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Karl Marx, Prosperity Coach
On the philosopher’s 200th birthday, his influence is felt in the most unexpected places
In 2006, The Secret introduced a new generation to the claim that thoughts are causative. Word quickly spread that a key inspiration behind the hit movie and book was a slender, obscure metaphysical guide from 1910: The Science of Getting Rich by Wallace D. Wattles.
The Secret’s fans flocked to Wattles’ book: An edition that I reissued at Penguin hit number one on the Bloomberg BusinessWeek bestseller list, and the work continues to sell in myriad editions today.
But many success-driven readers, new and old, fail to realize that Wattles, a radical Quaker and socialist activist, imbued his “get rich” guide with Marxist politics and metaphysics.
Rather than a narrowly conceived iteration of the prosperity gospel, The Science of Getting Rich is, in fact, a guidebook to personal utopia, where state and corporate dinosaurs are predicted to wither away, replaced by a cooperative system of personal wealth and beneficent anarchy.
By “thinking in a Certain Way,” the author taught, you can overthrow the old social order. Wattles wrote the following in his New Age urtext, with emphasis in the original:
You are to become a creator, not a competitor; you are going to get what you want, but in such a way that when you get it every other man will have more than he has now. I am aware that there are men who get a vast amount of money by proceeding in direct opposition to the statements in the paragraph above, and may add a word of explanation here. Men of the plutocratic type, who become very rich, do so sometimes purely by their extraordinary ability on the plane of competition.…Rockefeller, Carnegie, Morgan, et al., have been the unconscious agents of the Supreme in the necessary work of systematizing and organizing productive industry; and in the end, their work will contribute immensely toward increased life for all. Their day is nearly over; they have organized production, and will soon be succeeded by the agents of the multitude, who will organize the machinery of distribution.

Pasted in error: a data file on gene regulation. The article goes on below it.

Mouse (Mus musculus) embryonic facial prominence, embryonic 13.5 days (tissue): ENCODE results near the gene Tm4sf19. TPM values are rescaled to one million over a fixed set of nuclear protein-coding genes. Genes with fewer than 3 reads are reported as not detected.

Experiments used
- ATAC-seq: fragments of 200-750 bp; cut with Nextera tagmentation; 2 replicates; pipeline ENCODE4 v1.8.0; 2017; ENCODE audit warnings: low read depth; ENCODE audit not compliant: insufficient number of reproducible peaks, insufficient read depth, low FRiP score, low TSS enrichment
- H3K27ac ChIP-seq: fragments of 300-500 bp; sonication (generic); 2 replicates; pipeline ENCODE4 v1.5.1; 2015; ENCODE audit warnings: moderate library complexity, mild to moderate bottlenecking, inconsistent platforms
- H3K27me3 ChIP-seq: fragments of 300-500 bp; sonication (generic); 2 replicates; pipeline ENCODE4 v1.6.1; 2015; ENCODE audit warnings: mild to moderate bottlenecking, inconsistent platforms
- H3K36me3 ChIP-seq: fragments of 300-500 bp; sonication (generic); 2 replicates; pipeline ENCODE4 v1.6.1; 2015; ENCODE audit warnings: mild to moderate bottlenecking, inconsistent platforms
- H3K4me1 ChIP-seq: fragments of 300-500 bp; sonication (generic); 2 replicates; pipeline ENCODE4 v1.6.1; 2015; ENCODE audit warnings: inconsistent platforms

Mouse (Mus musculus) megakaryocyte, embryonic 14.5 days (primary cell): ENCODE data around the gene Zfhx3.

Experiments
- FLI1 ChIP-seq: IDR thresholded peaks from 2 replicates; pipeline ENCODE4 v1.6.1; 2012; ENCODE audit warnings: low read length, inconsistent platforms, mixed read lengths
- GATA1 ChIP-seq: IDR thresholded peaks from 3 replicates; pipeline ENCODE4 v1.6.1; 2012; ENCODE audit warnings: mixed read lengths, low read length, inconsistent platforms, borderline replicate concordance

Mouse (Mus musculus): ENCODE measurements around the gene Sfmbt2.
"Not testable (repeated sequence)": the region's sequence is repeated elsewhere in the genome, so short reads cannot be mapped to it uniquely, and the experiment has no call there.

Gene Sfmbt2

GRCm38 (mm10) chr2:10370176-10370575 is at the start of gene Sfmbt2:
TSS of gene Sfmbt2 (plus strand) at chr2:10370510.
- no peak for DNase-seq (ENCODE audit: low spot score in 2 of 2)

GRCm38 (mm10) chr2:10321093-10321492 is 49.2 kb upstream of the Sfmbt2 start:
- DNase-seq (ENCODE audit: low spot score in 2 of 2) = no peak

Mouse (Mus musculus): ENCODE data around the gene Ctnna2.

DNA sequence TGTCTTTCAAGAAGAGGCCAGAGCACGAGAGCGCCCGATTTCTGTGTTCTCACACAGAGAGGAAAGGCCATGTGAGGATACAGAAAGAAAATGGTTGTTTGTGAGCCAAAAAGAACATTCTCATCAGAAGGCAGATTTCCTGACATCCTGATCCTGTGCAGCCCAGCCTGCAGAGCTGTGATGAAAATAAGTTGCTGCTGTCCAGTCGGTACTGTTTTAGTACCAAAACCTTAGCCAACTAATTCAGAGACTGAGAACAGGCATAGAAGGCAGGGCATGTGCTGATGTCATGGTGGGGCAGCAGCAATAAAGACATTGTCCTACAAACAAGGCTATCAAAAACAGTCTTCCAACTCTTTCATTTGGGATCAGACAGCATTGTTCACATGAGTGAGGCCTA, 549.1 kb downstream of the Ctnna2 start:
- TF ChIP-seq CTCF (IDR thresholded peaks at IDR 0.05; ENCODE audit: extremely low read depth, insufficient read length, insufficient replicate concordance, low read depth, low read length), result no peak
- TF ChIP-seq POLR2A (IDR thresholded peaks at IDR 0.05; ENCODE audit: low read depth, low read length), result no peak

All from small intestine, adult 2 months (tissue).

Wattles saw mind power, or New Thought, as a means to the kind of leisurely socialist utopia that enthralled readers of Edward Bellamy’s futuristic Victorian-age novel, Looking Backward. Writing in 1910 in his lesser-known A New Christ, Wattles envisioned a marriage of New Thought — America’s homegrown success philosophy — and Christian socialism:
As we approach socialism, the millions of families who are now propertyless will acquire their own beautiful homes, with gardens and the land upon which to raise their food; they will own horses and carriages, automobiles and pleasure yachts; their houses will contain libraries, musical instruments, paintings and statuary, all that a man may need for the soul-growth of himself and his, he shall own and use as he will.
It was as though Marx had imbibed the mother’s milk of American metaphysics. Within Wattles there existed a struggle to unite two mighty currents that were sweeping early 20th-century America: social radicalism and mind-power mysticism. Was it possible, as Wattles dreamed, that these movements could be united into one radical whole? Could there be a revolution by mental power?